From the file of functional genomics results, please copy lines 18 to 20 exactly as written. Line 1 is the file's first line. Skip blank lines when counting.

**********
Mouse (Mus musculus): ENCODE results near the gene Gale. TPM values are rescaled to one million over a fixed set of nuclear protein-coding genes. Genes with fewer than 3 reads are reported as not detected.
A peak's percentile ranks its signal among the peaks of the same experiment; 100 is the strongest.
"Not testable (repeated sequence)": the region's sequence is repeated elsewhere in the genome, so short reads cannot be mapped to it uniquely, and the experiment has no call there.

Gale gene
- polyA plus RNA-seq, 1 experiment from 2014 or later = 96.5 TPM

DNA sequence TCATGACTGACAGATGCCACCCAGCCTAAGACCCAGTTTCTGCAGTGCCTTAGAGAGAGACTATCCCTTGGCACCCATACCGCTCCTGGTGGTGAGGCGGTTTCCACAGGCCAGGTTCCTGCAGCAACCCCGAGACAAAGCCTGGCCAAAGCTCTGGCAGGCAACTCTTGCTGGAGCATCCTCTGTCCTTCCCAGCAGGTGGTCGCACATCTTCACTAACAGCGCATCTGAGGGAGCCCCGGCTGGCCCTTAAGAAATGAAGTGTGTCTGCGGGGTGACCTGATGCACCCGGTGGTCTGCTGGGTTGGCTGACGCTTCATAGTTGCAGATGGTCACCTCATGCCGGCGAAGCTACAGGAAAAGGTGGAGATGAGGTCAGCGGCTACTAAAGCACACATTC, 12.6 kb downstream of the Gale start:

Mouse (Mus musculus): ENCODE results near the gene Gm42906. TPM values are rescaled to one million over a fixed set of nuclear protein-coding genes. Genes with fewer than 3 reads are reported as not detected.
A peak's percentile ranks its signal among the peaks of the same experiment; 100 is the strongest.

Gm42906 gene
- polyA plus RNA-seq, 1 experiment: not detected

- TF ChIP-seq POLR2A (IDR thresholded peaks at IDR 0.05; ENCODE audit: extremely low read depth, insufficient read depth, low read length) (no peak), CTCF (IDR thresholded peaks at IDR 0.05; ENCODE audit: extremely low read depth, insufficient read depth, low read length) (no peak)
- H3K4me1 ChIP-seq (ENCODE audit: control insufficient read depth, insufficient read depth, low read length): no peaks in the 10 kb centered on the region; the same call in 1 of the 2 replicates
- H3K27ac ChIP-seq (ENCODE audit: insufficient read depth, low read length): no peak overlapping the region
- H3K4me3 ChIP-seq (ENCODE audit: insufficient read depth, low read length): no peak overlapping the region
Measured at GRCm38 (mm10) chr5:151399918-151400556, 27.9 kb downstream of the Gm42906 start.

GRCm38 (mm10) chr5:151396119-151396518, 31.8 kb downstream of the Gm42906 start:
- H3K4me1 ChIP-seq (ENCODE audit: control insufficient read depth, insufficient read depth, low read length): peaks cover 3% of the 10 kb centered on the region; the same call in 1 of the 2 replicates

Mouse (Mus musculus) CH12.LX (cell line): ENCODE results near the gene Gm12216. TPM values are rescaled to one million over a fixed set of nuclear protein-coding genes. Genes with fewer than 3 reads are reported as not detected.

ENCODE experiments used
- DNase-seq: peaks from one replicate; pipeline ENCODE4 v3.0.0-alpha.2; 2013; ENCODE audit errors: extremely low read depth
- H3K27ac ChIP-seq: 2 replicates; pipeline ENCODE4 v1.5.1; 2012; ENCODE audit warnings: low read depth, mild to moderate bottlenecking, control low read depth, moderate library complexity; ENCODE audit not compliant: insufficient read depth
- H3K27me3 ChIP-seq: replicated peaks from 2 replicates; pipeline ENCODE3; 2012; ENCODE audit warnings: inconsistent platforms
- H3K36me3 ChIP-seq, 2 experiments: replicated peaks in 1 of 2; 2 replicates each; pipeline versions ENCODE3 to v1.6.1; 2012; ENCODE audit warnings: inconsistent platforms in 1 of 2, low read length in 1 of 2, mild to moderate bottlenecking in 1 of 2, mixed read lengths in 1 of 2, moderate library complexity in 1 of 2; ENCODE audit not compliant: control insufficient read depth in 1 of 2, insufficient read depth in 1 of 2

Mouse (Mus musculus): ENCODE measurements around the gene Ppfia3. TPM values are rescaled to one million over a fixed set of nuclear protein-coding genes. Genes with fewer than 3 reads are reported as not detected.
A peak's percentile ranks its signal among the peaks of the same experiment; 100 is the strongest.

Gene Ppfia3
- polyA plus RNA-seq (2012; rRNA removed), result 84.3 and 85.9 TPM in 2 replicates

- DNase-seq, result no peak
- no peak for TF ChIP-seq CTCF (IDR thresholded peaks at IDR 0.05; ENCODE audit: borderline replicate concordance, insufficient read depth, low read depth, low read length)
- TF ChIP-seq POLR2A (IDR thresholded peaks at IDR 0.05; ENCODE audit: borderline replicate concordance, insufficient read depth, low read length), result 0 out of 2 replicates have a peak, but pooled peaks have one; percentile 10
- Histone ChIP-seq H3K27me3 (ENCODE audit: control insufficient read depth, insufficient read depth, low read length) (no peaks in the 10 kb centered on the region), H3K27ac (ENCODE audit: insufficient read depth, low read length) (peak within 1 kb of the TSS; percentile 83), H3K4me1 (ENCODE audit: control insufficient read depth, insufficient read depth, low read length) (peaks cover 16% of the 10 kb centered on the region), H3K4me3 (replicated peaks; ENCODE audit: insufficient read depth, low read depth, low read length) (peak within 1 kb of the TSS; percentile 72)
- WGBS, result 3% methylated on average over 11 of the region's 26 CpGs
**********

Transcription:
Mouse (Mus musculus) CH12.LX (cell line): ENCODE results near the gene Gm12216. TPM values are rescaled to one million over a fixed set of nuclear protein-coding genes. Genes with fewer than 3 reads are reported as not detected.

ENCODE experiments used
- DNase-seq: peaks from one replicate; pipeline ENCODE4 v3.0.0-alpha.2; 2013; ENCODE audit errors: extremely low read depth